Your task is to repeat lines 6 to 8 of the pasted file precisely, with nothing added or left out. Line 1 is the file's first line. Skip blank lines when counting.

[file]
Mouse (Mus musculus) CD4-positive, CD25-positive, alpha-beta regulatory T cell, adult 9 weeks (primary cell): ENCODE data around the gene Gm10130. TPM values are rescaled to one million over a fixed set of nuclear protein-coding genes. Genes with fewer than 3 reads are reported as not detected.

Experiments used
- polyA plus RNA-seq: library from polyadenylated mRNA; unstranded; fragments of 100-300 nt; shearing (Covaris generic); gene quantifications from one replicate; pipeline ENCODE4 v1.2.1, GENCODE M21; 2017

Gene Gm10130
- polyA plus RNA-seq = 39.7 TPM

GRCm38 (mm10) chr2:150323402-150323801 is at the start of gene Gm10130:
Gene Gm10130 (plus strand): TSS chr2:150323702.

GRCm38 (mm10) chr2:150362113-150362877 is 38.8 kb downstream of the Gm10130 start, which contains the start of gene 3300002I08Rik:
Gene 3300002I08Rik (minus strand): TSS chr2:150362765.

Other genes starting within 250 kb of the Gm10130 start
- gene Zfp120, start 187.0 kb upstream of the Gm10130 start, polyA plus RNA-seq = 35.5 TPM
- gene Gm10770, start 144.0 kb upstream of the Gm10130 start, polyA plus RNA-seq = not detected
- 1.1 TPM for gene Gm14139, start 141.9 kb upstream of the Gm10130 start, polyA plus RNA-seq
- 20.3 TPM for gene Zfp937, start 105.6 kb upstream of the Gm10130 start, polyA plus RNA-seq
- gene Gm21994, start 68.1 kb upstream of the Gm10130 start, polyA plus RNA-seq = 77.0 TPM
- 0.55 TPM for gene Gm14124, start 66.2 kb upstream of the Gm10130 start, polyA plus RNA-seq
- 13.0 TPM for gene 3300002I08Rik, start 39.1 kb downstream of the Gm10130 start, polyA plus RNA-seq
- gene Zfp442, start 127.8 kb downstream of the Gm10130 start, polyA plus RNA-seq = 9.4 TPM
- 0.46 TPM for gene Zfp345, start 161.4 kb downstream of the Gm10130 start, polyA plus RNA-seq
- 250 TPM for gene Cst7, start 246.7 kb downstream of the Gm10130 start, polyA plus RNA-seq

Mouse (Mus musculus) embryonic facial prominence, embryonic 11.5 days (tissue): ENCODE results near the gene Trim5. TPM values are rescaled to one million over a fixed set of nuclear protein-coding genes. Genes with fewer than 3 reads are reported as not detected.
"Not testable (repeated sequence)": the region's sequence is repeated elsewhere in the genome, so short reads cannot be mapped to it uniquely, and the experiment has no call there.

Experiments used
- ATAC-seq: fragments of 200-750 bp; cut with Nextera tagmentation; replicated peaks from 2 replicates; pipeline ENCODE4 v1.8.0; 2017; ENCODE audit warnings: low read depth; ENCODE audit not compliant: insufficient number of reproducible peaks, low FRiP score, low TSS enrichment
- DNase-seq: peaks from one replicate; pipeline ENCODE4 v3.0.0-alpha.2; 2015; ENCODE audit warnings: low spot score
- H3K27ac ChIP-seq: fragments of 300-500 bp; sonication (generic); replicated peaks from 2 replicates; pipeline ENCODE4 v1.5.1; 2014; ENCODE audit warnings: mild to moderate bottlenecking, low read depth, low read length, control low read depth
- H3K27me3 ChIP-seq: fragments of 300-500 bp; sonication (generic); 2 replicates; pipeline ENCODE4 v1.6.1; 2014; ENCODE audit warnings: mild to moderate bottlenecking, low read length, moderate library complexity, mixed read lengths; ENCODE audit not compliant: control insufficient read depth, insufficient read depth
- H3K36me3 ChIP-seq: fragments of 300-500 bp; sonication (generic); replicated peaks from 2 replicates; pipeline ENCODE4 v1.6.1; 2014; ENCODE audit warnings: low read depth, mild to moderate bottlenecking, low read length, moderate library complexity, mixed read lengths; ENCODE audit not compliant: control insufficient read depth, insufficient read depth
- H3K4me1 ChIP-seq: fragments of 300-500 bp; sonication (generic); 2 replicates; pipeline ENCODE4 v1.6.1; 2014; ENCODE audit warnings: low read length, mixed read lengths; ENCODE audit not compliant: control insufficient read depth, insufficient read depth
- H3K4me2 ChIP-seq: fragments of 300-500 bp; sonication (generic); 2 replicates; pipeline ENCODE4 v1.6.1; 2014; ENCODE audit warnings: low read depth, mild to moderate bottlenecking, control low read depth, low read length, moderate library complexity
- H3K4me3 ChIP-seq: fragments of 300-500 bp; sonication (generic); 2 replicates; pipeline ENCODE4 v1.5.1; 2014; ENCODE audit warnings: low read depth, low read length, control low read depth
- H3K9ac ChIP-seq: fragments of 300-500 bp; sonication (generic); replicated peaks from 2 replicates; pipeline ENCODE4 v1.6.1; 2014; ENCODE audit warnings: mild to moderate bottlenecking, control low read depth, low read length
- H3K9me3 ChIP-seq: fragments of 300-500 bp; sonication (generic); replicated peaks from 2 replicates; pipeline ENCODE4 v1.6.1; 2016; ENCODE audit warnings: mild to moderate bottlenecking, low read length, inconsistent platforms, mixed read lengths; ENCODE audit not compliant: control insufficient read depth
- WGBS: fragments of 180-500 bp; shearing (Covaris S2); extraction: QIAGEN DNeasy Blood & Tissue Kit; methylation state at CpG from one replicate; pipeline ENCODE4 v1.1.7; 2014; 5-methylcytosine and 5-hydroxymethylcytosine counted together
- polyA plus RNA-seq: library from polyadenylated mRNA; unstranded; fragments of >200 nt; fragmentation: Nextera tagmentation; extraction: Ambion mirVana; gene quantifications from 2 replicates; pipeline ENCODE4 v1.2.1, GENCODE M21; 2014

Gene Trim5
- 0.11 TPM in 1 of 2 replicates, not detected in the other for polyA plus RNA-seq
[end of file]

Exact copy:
GRCm38 (mm10) chr2:150323402-150323801 is at the start of gene Gm10130:
Gene Gm10130 (plus strand): TSS chr2:150323702.

GRCm38 (mm10) chr2:150362113-150362877 is 38.8 kb downstream of the Gm10130 start, which contains the start of gene 3300002I08Rik: